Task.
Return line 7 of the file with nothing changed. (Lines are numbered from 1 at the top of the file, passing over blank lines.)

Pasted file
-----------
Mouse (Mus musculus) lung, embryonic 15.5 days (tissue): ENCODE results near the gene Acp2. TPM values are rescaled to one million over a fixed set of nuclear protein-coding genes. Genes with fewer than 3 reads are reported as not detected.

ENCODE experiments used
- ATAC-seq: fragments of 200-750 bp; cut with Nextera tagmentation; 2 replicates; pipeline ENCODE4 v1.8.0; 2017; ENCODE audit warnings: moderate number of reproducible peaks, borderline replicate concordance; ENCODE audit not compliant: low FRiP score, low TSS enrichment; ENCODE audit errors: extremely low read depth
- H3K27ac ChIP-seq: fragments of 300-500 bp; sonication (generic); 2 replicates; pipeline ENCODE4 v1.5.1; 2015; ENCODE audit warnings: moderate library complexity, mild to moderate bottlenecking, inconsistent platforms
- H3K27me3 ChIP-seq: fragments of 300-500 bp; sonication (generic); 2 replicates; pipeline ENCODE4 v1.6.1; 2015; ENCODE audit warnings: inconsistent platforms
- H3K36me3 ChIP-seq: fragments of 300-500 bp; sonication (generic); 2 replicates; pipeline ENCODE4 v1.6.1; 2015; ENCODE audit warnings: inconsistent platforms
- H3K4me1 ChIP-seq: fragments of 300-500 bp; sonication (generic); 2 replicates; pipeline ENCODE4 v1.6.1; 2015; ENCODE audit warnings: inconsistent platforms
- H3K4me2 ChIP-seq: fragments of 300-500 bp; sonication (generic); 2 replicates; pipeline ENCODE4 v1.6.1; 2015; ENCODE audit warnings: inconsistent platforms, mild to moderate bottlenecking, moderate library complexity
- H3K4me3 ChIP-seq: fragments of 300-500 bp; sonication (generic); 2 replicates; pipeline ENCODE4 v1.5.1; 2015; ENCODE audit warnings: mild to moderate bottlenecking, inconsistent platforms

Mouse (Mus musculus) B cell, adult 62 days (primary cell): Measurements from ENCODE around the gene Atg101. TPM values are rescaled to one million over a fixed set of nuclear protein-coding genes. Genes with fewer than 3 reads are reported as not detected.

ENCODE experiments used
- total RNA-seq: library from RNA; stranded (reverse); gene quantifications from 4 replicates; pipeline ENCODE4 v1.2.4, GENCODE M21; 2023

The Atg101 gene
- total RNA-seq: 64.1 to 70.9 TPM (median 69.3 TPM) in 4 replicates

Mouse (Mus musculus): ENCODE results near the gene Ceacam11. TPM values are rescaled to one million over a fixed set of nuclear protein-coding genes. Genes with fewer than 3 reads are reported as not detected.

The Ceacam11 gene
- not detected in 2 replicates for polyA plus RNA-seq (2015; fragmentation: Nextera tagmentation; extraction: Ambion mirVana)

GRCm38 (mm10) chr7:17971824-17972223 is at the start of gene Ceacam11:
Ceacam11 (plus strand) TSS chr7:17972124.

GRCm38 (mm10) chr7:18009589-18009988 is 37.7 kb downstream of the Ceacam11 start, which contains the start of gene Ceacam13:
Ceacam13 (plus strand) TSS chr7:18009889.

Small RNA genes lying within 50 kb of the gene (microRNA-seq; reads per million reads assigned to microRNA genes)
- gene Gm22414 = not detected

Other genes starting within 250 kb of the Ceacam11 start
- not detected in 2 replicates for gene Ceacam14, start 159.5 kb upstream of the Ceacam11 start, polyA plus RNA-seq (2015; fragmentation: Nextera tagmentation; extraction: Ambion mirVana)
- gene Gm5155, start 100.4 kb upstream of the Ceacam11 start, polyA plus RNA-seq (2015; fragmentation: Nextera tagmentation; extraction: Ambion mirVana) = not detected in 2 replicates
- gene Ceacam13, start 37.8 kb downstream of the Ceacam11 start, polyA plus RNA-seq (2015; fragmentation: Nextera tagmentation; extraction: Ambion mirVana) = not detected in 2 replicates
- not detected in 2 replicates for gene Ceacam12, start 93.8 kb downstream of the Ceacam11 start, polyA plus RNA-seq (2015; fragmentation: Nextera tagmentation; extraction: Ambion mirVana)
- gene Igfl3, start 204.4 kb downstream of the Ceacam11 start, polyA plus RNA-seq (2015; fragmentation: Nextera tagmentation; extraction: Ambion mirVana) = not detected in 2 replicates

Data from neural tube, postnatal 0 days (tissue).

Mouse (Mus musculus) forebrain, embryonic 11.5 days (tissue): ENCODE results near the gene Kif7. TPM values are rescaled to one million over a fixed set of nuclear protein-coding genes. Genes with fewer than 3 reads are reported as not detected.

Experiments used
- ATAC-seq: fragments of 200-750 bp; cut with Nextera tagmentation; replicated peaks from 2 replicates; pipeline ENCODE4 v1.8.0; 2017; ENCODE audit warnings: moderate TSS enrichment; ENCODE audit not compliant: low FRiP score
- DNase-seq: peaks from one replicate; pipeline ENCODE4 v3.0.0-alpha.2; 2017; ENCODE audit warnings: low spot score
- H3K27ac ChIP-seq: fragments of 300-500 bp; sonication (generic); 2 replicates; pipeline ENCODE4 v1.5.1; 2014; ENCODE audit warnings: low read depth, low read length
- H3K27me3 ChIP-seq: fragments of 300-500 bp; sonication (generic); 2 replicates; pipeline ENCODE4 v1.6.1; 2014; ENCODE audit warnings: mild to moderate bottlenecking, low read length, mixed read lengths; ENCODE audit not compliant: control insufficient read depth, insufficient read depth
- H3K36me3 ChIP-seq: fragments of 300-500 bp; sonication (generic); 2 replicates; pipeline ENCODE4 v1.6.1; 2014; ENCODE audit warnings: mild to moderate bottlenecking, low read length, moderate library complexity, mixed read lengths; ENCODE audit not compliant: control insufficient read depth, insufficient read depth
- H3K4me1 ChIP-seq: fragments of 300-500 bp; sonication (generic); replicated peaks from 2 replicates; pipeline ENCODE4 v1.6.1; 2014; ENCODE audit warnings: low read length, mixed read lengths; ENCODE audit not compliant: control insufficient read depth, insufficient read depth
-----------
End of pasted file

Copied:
- H3K4me1 ChIP-seq: fragments of 300-500 bp; sonication (generic); 2 replicates; pipeline ENCODE4 v1.6.1; 2015; ENCODE audit warnings: inconsistent platforms